"Indiana Statehouse." ccbyncnd2.0
Free Religion is not Free Discrimination March 31, 2015

When Indiana Governor Mike Pence signed Indiana’s version of the Religious Freedom Restoration Act (RFRA) into law on March 26, it kicked up a firestorm of controversy and is already seeing …

Spotlights

Photo by Icars via flickr. CCBYNC2.0 "Immigration"

Immigration: More than a Number

Immigrants are our neighbors, co-workers, and our friends. Immigrants are people. Each immigrant has a story. How can you better welcome an immigrant to your neighborhood or to your town?

Photo courtesy of Rikki Heldt. (1982) Werneuchen, Germany

Welcome the Stranger

How God used immigration to lead one to find and ultimately fulfill her calling in life.

Photo courtesy of John Lee. "John and Kees Geertsma"

Immigration: A Tale of Two Grandfathers

For many of us, the daily struggle of 11.7 million undocumented immigrants in the United States is not a very real wound in our hearts but rather an abstract piece of data in our heads. To paraphrase Joseph Stalin: ‘The distress of one undocumented person is a tragedy. The distress of millions is a statistic.’ Rather than weeping with those who weep, we are content simply to count them.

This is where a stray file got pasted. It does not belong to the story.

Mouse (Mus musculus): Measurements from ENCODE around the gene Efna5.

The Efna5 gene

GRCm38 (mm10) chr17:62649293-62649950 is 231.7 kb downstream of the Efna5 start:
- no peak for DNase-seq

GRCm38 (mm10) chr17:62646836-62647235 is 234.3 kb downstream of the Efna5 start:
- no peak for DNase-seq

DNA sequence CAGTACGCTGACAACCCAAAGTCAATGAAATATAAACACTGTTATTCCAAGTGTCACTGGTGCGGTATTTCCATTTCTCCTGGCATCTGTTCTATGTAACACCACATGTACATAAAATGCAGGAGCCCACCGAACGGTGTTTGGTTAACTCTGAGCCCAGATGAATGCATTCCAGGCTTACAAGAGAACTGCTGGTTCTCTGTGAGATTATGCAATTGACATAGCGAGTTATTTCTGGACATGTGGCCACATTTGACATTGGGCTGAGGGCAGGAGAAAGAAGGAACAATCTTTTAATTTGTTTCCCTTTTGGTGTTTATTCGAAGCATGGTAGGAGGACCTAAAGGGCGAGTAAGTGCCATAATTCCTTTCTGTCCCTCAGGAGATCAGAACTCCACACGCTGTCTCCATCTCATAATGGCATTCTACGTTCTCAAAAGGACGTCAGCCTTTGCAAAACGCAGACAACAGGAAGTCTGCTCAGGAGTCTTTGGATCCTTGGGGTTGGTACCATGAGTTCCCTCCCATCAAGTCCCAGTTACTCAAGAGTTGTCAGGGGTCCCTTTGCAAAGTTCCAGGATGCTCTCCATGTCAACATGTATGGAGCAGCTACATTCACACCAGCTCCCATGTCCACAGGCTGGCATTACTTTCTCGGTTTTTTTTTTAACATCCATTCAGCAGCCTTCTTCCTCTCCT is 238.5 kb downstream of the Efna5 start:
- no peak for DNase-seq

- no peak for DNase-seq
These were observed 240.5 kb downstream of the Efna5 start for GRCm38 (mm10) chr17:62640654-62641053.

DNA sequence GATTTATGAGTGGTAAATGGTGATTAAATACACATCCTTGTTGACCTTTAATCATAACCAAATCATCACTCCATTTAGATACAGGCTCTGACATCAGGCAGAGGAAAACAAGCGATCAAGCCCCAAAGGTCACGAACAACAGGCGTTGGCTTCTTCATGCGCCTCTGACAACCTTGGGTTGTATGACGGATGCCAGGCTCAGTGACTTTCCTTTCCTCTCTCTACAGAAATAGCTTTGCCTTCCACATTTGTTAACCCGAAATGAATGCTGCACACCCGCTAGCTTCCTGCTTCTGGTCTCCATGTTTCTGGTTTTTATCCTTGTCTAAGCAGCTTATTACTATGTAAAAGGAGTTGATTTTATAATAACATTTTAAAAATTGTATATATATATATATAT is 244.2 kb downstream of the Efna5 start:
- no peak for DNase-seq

Reflections

Photo by:  Jake Givens

Lent: Behold! Behold! Behold!

Perhaps we’ve lost something with the disappearance of the word behold from our Scripture translations and its corresponding erasure from our culture. Do we really know how to behold? How to stop still, to cease all else, to give our full attention and searching gaze to what is before us?

Photo by Damian Gabal. CC BY 2.0

Lent: They Put the Cross on Him

We who are already supposed to be “different,” changed by our knowledge of Jesus’ sacrifice at Calvary, are all too often like Simon. We are unwitting, maybe even unwilling. We trudge through busy lives, often too busy to remember. To set aside time and space to reflect and then act as a child of God should.

Photo by Waiting for the Word. CC BY 2.0

Lent: Behold, the Man!

In this Lenten season, what do we hear in Pilate’s words, “Behold, the man”? In what ways do we participate in the crowd’s mockery of Jesus, living as though comfort, money, political security, or getting our way are our true masters?